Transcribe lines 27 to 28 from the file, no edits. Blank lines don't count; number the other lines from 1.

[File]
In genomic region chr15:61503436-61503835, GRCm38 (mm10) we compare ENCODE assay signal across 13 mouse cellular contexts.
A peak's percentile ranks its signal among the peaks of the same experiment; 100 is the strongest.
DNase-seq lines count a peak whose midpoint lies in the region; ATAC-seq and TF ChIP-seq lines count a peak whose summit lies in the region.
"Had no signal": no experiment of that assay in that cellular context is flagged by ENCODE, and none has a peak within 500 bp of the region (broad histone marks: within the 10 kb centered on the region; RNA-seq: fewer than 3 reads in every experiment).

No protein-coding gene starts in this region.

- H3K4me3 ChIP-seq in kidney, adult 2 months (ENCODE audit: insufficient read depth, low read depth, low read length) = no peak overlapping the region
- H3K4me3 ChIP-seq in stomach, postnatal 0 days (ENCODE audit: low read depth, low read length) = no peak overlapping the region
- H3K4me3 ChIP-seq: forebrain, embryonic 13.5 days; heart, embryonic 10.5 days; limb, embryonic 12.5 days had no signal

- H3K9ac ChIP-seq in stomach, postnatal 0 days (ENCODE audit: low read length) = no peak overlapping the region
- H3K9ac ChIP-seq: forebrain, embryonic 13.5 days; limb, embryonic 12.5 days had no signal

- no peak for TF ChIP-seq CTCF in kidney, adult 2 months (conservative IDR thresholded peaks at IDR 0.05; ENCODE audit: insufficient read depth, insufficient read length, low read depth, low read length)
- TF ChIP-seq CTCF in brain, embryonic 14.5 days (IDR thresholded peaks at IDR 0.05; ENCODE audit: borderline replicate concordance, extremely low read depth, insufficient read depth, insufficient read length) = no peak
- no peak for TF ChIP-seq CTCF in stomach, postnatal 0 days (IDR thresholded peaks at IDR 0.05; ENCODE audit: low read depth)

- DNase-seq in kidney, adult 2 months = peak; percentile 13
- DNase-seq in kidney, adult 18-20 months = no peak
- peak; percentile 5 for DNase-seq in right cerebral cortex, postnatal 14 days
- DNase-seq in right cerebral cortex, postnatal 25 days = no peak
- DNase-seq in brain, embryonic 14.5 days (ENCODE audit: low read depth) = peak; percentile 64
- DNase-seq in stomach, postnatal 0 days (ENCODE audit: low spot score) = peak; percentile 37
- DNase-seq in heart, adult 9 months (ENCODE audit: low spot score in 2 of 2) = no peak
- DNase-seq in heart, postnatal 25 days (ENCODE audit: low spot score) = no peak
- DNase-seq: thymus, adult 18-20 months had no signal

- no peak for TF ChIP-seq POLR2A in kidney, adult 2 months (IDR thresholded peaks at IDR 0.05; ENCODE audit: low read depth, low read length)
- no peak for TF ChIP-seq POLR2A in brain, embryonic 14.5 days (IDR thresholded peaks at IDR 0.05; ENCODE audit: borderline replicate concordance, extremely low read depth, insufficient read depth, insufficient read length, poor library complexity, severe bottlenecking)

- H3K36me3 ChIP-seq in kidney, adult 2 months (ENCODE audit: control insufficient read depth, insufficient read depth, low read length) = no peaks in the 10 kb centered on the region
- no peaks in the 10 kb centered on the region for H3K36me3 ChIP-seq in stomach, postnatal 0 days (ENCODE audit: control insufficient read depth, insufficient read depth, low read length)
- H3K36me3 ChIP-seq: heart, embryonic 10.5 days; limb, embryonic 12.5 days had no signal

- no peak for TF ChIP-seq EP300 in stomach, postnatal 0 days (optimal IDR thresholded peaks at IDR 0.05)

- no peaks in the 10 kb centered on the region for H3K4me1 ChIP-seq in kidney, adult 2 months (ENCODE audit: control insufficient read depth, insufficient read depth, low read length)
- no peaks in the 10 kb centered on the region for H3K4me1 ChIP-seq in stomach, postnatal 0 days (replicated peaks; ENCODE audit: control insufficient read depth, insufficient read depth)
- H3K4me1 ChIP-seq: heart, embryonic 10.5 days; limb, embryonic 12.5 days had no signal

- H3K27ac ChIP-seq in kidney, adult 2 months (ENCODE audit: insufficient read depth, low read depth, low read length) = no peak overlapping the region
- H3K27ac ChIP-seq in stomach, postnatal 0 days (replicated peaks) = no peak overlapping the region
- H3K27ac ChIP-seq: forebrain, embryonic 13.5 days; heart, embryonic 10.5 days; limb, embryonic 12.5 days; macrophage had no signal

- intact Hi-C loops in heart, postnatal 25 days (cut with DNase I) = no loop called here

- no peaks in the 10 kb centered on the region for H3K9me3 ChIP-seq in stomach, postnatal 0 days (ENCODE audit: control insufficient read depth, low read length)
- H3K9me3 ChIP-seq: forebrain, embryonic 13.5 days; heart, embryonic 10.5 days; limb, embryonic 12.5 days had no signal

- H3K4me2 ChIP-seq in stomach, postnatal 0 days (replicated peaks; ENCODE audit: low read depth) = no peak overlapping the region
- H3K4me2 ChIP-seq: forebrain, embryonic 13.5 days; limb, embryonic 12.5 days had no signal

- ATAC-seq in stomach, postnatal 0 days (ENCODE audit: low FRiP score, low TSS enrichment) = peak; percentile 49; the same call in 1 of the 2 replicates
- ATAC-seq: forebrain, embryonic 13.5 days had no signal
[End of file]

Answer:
- H3K36me3 ChIP-seq: heart, embryonic 10.5 days; limb, embryonic 12.5 days had no signal

- no peak for TF ChIP-seq EP300 in stomach, postnatal 0 days (optimal IDR thresholded peaks at IDR 0.05)